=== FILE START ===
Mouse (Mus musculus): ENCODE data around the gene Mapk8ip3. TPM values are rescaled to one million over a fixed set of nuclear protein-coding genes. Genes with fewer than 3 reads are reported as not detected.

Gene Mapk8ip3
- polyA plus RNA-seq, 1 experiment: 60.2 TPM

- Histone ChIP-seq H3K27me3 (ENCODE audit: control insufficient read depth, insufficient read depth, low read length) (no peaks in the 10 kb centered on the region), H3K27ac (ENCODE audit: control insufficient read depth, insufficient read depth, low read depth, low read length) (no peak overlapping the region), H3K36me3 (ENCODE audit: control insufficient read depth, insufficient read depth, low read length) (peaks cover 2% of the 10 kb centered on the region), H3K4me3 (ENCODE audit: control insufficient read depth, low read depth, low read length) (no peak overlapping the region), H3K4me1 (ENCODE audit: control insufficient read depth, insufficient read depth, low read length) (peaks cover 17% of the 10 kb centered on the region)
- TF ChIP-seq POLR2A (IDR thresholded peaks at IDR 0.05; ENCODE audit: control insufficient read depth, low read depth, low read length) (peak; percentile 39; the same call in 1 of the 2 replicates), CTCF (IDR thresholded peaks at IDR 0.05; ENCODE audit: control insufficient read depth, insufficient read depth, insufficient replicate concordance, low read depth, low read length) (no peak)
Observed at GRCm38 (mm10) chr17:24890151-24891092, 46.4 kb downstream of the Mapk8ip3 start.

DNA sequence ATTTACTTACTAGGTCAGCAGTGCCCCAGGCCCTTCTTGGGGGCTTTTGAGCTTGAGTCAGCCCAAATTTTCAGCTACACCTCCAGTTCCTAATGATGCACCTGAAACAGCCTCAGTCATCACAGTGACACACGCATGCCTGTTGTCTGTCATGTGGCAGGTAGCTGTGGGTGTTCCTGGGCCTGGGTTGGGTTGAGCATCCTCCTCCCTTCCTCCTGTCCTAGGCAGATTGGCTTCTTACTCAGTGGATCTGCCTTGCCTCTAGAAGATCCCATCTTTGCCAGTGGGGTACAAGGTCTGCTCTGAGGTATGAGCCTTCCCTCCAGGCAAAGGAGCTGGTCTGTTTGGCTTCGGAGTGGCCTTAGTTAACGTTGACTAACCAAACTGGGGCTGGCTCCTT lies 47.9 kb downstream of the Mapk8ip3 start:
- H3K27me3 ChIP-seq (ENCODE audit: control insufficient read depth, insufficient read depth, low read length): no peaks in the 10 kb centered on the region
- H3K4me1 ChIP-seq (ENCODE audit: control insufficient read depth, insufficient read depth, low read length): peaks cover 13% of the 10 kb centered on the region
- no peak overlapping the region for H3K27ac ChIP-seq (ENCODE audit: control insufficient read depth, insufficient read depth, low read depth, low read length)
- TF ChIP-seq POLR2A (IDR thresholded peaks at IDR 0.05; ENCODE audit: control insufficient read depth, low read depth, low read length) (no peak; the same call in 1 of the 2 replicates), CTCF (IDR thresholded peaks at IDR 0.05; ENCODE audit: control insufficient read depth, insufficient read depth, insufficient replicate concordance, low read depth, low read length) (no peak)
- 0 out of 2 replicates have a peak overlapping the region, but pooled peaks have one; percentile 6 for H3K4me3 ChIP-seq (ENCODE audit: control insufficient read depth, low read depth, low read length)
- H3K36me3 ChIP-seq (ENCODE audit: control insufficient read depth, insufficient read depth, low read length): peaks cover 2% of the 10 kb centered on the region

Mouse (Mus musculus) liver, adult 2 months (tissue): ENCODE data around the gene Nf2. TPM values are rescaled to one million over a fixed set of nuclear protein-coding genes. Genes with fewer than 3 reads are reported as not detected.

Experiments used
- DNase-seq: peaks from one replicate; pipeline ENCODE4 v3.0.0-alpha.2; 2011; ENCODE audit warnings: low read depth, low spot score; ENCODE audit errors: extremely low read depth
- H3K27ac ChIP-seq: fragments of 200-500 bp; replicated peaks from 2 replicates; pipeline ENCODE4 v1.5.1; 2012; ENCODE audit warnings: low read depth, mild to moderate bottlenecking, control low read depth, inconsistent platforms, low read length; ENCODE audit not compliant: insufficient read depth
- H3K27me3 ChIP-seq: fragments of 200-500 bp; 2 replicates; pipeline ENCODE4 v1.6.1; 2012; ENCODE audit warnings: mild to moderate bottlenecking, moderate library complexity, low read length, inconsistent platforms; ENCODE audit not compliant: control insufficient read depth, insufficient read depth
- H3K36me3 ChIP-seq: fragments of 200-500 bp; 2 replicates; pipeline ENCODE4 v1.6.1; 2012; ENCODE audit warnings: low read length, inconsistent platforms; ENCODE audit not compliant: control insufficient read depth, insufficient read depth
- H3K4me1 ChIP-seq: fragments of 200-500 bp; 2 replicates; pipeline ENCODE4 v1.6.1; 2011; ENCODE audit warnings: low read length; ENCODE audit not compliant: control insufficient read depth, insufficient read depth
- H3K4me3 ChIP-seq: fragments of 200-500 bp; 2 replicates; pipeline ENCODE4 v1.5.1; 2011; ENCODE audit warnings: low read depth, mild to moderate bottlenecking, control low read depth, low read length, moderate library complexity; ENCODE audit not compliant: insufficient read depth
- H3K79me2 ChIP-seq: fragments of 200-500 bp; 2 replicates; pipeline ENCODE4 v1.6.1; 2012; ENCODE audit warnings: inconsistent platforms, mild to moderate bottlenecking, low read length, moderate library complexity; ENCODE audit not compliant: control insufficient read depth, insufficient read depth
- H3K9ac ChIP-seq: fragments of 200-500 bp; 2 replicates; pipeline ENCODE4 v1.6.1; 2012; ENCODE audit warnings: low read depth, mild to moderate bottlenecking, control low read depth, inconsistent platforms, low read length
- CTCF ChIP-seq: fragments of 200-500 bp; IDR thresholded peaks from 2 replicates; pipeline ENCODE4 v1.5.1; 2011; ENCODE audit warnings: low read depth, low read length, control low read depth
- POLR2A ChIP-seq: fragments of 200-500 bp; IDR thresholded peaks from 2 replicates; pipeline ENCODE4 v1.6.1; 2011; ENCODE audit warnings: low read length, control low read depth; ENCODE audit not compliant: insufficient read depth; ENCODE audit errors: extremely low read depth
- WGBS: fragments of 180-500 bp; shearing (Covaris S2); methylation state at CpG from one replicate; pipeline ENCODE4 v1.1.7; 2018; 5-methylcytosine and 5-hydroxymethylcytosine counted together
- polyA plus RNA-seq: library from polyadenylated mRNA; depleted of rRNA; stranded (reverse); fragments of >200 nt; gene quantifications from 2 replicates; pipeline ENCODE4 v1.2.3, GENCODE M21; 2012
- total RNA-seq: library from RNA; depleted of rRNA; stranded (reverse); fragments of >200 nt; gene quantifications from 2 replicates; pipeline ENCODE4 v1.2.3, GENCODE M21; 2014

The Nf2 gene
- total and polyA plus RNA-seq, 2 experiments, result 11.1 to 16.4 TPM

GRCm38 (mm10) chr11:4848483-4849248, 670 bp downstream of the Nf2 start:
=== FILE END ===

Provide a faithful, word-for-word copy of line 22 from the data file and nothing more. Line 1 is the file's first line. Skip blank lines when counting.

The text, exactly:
- H3K79me2 ChIP-seq: fragments of 200-500 bp; 2 replicates; pipeline ENCODE4 v1.6.1; 2012; ENCODE audit warnings: inconsistent platforms, mild to moderate bottlenecking, low read length, moderate library complexity; ENCODE audit not compliant: control insufficient read depth, insufficient read depth